However, it doesn’t stop with tunneling. In a DNS hijacking attack, the wrong actor pushes his way to the position of interim domain owner in order to make changes, just like the real owner would. The phrase “as the owner would do” is the key to this feat, as these attacks are almost always either inside jobs, theft of login credentials, or the result of social engineering or successful phishing.

DNS hijacking attacks give the outside impression that the system is acting normally. The attacker pretending to be the owner of the zone logs in to the registrar and sends some changes, the registrar exchanges data with the registry, and the registry then sends the changes to the appropriate name servers.

One of the most notorious DNS hijacking attacks on record occurred in 2017, when hackers took control of a Brazilian bank’s entire online footprint for five hours. In this feat, the attackers did not rob the bank; they became the bank. The hijacking not only took control of the bank’s public website, but also redirected control to their mail servers, so there was almost no way for the bank to notify customers of the compromise. .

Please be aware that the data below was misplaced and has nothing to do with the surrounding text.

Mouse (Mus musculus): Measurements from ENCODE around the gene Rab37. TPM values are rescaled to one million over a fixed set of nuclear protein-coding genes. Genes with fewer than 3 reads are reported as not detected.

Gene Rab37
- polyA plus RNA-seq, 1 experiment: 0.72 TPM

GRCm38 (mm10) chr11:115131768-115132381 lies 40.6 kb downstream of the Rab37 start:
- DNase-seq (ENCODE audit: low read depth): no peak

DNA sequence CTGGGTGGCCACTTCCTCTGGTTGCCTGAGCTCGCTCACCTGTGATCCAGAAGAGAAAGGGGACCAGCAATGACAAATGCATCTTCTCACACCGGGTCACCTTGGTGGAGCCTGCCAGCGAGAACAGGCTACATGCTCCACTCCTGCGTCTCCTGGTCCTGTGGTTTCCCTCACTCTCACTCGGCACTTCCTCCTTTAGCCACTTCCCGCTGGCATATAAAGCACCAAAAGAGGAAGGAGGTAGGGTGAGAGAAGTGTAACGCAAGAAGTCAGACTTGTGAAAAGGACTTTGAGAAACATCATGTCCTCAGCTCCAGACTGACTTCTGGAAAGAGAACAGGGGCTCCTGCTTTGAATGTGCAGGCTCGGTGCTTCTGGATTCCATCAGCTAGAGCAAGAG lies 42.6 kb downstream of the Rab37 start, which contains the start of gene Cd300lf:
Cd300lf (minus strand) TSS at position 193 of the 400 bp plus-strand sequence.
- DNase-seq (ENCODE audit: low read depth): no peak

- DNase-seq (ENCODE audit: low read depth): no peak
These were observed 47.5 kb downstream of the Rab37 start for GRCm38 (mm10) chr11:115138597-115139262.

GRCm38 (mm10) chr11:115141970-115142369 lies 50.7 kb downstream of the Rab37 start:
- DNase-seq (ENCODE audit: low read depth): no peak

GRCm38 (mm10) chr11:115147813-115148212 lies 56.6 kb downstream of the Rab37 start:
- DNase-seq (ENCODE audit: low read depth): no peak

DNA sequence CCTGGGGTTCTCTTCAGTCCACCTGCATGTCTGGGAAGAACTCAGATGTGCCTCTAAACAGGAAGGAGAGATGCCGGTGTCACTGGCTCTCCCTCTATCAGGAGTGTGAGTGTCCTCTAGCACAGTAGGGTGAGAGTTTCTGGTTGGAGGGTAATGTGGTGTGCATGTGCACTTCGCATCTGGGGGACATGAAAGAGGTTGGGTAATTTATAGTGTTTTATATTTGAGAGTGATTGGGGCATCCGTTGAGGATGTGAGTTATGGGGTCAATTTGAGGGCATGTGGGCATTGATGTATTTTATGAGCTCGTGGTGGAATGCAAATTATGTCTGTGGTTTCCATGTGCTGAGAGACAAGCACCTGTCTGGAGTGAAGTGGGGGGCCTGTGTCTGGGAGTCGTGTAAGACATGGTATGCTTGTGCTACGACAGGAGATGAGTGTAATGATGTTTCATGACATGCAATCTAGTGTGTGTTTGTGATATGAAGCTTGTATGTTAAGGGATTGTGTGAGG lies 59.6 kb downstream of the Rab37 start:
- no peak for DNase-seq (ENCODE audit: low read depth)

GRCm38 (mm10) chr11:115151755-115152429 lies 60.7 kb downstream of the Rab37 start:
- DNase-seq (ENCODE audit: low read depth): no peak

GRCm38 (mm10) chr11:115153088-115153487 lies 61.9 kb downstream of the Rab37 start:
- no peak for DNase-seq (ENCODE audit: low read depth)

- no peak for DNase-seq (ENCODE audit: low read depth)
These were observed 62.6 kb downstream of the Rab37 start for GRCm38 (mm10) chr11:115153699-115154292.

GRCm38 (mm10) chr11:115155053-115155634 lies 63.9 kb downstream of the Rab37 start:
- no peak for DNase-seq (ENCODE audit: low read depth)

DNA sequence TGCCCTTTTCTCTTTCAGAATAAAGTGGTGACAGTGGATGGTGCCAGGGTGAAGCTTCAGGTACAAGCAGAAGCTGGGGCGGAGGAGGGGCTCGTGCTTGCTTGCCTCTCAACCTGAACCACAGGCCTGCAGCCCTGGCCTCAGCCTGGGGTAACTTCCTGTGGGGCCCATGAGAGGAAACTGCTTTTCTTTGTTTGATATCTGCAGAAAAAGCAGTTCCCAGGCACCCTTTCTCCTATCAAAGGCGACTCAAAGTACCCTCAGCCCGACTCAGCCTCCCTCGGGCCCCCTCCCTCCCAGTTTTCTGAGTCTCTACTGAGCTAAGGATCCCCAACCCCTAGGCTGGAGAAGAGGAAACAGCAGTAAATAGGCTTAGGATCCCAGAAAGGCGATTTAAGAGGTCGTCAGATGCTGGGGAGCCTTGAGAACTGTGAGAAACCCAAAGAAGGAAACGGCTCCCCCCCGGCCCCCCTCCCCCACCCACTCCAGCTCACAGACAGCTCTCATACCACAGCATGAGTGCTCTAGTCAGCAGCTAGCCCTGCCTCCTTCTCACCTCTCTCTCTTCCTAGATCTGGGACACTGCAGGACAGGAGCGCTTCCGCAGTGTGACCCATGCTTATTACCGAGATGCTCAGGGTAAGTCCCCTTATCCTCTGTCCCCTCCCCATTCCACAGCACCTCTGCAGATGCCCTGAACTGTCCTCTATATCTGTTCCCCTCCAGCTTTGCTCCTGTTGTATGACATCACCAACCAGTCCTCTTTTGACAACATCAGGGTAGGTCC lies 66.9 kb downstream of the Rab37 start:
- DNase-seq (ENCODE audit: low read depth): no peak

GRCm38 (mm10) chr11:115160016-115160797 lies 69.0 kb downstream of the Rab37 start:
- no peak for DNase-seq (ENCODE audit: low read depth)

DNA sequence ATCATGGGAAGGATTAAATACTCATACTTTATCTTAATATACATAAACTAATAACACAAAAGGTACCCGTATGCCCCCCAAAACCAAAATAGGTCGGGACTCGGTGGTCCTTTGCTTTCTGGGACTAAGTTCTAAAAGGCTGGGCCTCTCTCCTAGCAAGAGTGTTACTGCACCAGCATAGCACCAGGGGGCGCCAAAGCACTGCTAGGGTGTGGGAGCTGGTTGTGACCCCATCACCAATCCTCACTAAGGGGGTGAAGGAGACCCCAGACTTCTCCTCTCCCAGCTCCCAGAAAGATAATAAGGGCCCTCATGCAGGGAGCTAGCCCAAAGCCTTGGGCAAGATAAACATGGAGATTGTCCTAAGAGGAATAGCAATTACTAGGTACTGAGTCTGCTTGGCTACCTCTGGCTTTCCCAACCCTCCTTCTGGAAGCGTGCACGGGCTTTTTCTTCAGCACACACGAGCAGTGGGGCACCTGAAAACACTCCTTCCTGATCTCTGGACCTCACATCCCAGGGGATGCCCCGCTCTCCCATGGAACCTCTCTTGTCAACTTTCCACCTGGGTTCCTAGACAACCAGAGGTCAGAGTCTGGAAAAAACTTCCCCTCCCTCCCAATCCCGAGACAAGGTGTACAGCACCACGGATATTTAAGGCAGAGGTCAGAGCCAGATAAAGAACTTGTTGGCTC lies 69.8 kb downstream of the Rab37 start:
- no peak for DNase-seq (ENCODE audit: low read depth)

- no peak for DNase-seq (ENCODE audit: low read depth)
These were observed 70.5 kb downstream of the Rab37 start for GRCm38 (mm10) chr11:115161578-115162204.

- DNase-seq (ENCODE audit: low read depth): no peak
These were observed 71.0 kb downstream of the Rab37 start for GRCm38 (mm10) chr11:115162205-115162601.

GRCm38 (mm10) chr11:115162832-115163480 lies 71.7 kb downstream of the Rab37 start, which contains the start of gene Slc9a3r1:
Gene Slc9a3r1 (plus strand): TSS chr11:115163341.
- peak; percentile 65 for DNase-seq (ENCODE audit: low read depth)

Why DNS Audits are a Necessity

If your DNS policy is like most organizations’, you’ve set up your DNS once and forgot about it, hoping it never changes. But that is precisely why having a professional DNS audit is so important. Your DNS environment is gradually changing and it is important to regularly check your DNS. It’s about maintaining regular maintenance so that you can find and fix issues like server overloads from negative caching or low TTLs, before they become a bigger problem.